. However, this line of research defines fairness and diversity in terms of exposure allocation on an individual ranking. In contrast, we consider sequences of rankings, we characterize the consequences of these rankings on the user dynamics, and focus on improving the welfare in the longterm. Other related work includes recent approaches to address the learningtorank problem from the perspective of reinforcement learning
singh2019policy ; feng2018greedy ; wei2017reinforcement . However, these approaches consider the construction of a single optimal ranking as an MDP in which the state defined at the level of an item/position. In contrast, our MDP considers a sequence of rankings.Finally, there is a paucity of work on the delayed impact of machine learning algorithms
hucheng2018 ; liu18delayed ; mouzannar2019fair and recommender systems sinha2016deconvolving ; schnabel2018short . However, the former has focused on classification tasks and considered simple onestep feedback models and the latter on the tradeoff between exploration and exploitation.2 Rankings and User Dynamics
In this section, we first introduce our joint representation of rankings and user dynamics, starting from the problem setting it is designed for. Then, we formally define consequential rankings as the solution to a particular reinforcement learning problem.
Problem setting. Let be a particular ranking model^{4}^{4}4Unless stated otherwise, the notation does not imply that is a parameter within a class of ranking models, but it just serves as a placeholder to identify a specific ranking model. (or, equivalently, ranking algorithm). At each time step , the ranking model receives a set of items and these items are characterized by a feature matrix , where the th row contains the feature values for item and is the number of features per item. Here, we assume that items may appear over time and be present at several time steps. Moreover, their corresponding feature values may change over time. For example, think of the number of likes, votes or comments that a post receives in social media—they are often used as features to decide the ranking of the post and they change over time.
Then, the ranking model provides a ranking of the items on the basis of their set of features and a (hidden) measure of immediate utility. A ranking is defined as a permutation of the rank indices, , the model ranks item in position , where highest rank is position . In addition, we also define the ordering of a ranking as a permutation of the item indices, , the model ranks item in position . The ranking and orderings are related by and . Here, we assume that the provided ranking at time step may influence the feature matrix at time step . This is in agreement with recent empirical studies gomez2014quantifying ; hodas2012visibility ; kang2015vip ; lerman2014leveraging , which have shown that the posts (the items) that are ranked highly receive a higher number of likes, comments or shares (the features).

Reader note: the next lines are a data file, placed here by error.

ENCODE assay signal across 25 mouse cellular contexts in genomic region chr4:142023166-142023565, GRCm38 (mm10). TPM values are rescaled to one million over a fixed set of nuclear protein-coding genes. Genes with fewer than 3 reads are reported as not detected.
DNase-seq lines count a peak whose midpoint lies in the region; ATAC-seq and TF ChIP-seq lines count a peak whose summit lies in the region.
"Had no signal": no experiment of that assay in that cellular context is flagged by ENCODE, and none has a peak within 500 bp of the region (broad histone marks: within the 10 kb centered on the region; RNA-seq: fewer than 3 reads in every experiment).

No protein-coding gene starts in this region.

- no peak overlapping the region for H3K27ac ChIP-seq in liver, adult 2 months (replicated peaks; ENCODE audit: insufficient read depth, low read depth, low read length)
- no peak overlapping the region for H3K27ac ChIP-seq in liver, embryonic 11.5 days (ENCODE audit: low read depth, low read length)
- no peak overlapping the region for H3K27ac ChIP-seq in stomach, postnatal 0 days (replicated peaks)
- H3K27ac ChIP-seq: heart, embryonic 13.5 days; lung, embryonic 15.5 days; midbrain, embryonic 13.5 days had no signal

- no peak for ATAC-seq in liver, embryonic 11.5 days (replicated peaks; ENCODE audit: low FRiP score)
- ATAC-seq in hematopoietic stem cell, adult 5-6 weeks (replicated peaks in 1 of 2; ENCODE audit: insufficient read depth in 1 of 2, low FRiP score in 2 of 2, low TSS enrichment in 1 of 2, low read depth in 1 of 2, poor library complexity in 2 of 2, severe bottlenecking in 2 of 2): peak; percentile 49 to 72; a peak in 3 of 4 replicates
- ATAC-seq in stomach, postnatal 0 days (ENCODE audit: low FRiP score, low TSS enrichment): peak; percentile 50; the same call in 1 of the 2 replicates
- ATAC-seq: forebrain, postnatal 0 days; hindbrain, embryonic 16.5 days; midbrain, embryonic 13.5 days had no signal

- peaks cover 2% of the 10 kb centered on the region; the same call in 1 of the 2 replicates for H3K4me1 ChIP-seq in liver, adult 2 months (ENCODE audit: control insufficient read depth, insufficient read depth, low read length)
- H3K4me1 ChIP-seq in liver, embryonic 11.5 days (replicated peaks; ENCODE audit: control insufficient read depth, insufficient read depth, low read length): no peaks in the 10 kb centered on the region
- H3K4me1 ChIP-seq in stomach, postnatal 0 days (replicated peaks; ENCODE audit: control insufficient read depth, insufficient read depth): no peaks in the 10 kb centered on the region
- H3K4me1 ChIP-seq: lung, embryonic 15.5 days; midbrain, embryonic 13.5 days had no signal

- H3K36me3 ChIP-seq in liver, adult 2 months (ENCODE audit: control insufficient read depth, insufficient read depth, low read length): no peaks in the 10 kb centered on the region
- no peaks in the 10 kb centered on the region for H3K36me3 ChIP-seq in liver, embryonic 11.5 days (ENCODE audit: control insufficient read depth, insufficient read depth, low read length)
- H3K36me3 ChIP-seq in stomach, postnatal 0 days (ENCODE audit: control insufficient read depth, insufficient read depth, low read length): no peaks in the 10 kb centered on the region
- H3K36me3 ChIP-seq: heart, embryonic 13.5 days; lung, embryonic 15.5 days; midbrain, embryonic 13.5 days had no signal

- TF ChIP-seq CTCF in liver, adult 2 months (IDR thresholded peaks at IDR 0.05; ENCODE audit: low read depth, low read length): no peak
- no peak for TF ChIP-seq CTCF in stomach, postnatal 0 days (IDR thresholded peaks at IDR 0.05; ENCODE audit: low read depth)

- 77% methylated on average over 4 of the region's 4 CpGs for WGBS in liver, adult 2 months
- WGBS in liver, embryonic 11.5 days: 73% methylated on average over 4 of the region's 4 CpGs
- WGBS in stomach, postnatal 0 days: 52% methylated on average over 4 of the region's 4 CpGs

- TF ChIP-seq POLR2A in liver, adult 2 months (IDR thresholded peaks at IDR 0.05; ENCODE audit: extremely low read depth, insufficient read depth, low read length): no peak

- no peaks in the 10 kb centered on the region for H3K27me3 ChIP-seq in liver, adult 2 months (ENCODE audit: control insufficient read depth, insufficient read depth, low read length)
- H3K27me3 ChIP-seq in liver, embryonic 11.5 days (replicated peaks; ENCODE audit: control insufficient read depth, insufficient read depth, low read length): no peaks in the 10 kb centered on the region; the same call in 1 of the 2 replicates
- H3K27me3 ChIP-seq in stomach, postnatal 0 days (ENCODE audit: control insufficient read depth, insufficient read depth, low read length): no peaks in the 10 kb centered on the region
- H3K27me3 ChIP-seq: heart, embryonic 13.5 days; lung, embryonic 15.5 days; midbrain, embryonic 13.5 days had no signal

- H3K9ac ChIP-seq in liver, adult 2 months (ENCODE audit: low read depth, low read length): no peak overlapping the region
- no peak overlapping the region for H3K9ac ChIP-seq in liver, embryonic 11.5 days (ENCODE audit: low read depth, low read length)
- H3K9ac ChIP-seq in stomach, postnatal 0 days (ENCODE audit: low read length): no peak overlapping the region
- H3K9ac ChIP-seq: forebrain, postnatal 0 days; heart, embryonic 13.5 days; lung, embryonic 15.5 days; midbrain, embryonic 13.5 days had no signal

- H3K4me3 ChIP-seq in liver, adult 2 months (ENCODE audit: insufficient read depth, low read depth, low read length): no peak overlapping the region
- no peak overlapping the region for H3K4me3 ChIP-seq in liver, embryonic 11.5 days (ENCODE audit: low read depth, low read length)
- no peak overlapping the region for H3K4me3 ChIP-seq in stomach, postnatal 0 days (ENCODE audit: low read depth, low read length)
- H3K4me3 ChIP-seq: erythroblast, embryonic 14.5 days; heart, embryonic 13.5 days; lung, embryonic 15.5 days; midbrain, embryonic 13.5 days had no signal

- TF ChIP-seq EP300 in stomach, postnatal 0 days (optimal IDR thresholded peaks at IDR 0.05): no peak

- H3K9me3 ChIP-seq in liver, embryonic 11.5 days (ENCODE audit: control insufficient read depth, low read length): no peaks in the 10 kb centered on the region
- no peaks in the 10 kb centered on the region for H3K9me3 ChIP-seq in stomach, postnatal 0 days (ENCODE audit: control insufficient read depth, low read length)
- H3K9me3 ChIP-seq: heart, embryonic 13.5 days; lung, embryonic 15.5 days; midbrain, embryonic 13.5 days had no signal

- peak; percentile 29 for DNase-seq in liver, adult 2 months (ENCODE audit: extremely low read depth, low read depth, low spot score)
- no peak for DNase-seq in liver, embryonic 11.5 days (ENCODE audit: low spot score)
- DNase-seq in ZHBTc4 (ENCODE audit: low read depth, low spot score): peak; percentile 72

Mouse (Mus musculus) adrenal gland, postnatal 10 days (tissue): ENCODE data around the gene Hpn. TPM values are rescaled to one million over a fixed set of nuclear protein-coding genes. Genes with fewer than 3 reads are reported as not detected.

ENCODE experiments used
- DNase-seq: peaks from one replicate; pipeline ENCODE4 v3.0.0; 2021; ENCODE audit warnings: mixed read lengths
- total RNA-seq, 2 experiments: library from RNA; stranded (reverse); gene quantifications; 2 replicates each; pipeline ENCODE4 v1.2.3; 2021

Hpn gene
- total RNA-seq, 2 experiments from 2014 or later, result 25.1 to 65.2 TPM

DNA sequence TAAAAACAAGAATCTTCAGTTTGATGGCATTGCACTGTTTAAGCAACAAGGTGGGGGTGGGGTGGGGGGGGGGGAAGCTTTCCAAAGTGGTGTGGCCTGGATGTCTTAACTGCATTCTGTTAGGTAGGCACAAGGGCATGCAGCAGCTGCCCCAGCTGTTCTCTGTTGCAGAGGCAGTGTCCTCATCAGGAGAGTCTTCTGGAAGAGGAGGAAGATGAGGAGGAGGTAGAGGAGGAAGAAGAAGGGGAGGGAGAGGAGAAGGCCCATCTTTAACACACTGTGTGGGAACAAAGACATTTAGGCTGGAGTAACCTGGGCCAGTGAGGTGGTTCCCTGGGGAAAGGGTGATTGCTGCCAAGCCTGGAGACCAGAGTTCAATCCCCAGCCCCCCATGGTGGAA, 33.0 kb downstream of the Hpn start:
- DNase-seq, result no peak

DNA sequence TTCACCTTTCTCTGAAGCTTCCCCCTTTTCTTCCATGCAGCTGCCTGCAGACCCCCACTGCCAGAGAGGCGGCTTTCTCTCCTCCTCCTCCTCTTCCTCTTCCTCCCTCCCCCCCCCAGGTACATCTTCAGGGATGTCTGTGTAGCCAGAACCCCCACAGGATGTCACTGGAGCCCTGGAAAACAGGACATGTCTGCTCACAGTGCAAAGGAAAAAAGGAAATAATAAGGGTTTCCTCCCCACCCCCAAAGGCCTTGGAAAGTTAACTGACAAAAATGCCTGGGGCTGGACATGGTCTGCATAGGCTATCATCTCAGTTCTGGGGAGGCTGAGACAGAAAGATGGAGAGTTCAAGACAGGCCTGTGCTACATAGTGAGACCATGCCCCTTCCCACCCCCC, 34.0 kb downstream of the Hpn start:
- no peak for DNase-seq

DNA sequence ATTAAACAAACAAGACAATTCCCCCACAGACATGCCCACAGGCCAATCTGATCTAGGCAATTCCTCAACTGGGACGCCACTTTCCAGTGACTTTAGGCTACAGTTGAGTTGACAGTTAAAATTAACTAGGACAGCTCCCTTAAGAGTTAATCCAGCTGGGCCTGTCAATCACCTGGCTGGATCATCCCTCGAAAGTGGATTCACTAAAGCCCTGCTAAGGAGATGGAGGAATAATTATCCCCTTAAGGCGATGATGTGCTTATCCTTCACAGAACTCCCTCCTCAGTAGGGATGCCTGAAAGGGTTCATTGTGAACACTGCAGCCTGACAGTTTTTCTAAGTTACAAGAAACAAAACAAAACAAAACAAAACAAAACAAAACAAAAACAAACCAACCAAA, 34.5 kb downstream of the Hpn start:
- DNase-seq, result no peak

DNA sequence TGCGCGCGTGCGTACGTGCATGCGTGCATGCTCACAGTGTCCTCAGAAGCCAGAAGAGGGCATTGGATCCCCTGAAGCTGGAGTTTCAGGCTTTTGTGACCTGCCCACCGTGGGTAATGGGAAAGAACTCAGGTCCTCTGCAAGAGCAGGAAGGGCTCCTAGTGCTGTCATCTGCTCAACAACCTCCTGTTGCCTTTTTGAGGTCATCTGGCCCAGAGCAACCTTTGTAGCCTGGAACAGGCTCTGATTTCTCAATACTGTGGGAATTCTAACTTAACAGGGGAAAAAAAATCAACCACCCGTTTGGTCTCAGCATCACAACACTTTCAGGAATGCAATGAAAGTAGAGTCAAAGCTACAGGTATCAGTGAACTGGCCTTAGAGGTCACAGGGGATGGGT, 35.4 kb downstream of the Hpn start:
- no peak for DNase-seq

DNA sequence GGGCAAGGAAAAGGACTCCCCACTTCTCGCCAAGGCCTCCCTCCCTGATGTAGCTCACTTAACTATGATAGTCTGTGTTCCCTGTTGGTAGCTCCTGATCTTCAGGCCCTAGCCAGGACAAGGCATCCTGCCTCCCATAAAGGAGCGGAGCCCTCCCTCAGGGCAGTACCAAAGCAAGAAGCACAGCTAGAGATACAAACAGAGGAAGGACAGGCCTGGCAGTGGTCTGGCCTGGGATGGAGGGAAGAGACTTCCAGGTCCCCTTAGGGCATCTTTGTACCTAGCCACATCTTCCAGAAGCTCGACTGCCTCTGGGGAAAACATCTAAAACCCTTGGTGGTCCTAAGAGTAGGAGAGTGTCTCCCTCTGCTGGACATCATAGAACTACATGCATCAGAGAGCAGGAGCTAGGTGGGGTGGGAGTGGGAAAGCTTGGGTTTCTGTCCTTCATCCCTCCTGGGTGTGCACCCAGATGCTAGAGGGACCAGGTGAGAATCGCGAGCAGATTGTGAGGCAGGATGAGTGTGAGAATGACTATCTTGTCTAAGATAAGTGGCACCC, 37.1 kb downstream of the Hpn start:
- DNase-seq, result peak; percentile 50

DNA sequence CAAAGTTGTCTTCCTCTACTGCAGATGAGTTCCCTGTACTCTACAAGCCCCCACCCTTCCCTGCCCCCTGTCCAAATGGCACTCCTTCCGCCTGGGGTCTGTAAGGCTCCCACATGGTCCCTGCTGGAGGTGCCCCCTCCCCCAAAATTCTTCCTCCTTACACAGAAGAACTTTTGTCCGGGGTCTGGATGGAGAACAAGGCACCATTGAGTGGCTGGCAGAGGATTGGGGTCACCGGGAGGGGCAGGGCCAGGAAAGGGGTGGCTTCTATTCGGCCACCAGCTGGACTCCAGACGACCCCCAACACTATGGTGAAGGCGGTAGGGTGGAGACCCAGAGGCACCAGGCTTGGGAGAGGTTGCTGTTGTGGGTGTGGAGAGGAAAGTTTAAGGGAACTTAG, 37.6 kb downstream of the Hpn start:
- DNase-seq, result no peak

Finally, given a trajectory of feature matrices and rankings there is an additive cost to the welfare, , where is an arbitrary immediate cost whose specific definition is application dependent. For example, in information integrity, the welfare may be defined as the average number of posts including misinformation at the top of the rankings over time. In the remainder, we will say that a trajectory is induced by a ranking model .
Joint representation of rankings and user dynamics. The above problem setting naturally fits the following joint representation of rankings and user dynamics using Markov decision processes (MDPs) sutton2018reinforcement , which also has an intuitive causal interpretation:
(1) 
where the first term represents the particular choice of ranking model^{5}^{5}5In our work, we consider probabilistic ranking models, which assign a probability to each ranking. It would be interesting to extend our methodology to deterministic ranking models., the second term represents the distribution for the user dynamics, which determines the feature matrix at any given time step, and the initial feature matrix and ranking are given. Moreover, the above representation makes two major assumptions, which are also illustrated in Figure 3 in Appendix A:

[noitemsep,nolistsep,leftmargin=0.8cm]

To provide a ranking for a set of items at time step , the ranking model only uses the feature matrix corresponding to that set of items. More formally, given the feature matrix , the ranking provided by the ranking model is conditionally independent of previous feature matrices , . In most practical scenarios, ranking models optimizing for immediate utility satisfy this assumption.

The dynamics of the feature matrices, which characterize the user dynamics, are Markovian. That means, given the feature matrix and ranking , the feature matrix is conditionally independent of previous feature matrices and rankings , . This is a natural assumption taken in the stateoftheart models (, Hawkes processes with exponential kernels de2016learning ; du2016recurrent ; behzad2019pnas ).